The sunshine vitamin, vitamin D, is important beyond belief for optimal health. Emerging science shows that vitamin D may have a bigger impact on our health than previously thought; influencing everything from overall health to autoimmune conditions. After all, vitamin D helps control over 1,000 genes in our body!
How is vitamin D formed?
Vitamin D, actually a pro-hormone, is formed when our skin is exposed to sunlight. The ultraviolet B rays trigger a cascade that starts with 7-dehydrocholesterol and ends with active vitamin D3, with the help of the liver and kidneys. This process can be blocked by wearing clothes or even sunscreen. Therefore, not reaping the benefits vitamin D can provide: including preventing some autoimmune conditions.
In case you didn’t read between the lines—I’m recommending a beach day for your health…because, you know, natural health;)
What are optimal levels?
According to the United States government, a sufficient vitamin D level in the blood is 30 ng/mL. Although this may prevent the disease rickets, it doesn’t allow for optimal health. When treating patients using a functional medicine approach, we’re always looking for optimal levels. Many others say that optimal levels of vitamin D in the blood are somewhere between 70 and 100 ng/ml. From years of testing vitamin D of every single patient, I have seen 1 who has had an optimal vitamin D level. Epidemic? You bet. Extreme deficiencies, particularly in vitamin D, can lead to autoimmune diseases such as colorectal cancer, multiple sclerosis, and type 1 diabetes.
Why vitamin D is so important:
Low vitamin D levels can lead to bone loss. Adequate levels of vitamin D help the body absorb certain minerals important for bone formation, like calcium. Most people don’t need to supplement with calcium, as we get most from our diets, also poor quality forms of calcium like calcium carbonate can be harmful to the body. Bottom line: when you think bone health, think vitamin D.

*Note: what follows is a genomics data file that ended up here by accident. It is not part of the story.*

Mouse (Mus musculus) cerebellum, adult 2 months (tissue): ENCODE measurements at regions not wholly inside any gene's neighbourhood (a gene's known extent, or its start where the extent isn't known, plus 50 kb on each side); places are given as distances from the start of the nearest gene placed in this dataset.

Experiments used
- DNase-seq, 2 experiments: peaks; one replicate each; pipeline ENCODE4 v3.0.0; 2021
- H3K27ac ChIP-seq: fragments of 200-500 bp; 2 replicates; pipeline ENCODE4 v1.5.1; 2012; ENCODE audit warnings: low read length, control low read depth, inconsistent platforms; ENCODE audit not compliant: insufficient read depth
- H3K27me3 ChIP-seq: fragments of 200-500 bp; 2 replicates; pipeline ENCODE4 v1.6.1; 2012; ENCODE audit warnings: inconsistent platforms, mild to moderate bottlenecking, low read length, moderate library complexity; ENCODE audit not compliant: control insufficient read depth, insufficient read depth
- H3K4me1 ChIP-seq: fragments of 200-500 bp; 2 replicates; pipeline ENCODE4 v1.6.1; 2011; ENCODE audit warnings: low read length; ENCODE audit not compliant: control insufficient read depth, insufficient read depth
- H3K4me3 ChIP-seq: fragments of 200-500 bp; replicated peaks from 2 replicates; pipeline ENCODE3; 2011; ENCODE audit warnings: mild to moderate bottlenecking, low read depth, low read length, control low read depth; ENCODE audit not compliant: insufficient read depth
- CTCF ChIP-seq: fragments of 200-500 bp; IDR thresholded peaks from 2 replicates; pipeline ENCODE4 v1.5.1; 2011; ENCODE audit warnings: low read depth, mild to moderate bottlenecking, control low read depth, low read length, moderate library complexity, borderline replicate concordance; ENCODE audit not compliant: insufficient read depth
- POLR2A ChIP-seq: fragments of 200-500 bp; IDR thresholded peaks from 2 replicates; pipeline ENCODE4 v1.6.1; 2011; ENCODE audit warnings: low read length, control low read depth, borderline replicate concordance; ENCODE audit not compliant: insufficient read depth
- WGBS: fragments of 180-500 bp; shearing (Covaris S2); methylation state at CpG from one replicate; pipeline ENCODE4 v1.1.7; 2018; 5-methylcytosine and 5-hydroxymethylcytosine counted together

Adequate vitamin levels can protect from 17 different types of cancers, including lung cancer and colon cancer. Vitamin D can actually trigger apoptosis, or death, of cancer cells. It also controls the rate at which cells divide, a powerful brake on cancer’s growth! This is why in my functional medicine practice in St. Louis, I am sure to be checking more than just the basics on labwork. Micronutrients are essential to health.
Amazing studies have shown tumors disappear in mice and breast cancers shrink. One study reported in Medscape Medical News, showed that women with ‘very low levels’ of Vitamin D were 94% more likely to develop metastasis than women with normal levels. Even more striking, the women with low vitamin D levels were 73% more likely to die.
Vitamin D and the Immune System:
It helps the immune system recognize foreign invaders from harmless cells and tissues. T regulatory cells job is to let the fighters of the immune system know what is the body, and what could potentially be harmful. When people develop autoimmune diseases, these T regulatory cells cannot recognize good from bad. When this happens, the body can attack itself, leading to autoimmune diseases like multiple sclerosis, fibromyalgia, and type 1 diabetes. When Vitamin D levels are optimal, the immune system has the best shot at working correctly. In fact, one study showed that optimal vitamin D levels from supplementation could reduce the risk of getting type 1 diabetes by 80%!
It has also been shown to be vital for brain health. The brain and nervous system have vitamin D receptors that help regulate nerve growth and neurotransmitter production. Optimal vitamin D levels can help regulate mood, aid neuroprotection, and slows cognitive decline. One study showed that those who were severely Vitamin D deficient were almost 400% more likely to have cognitive impairment!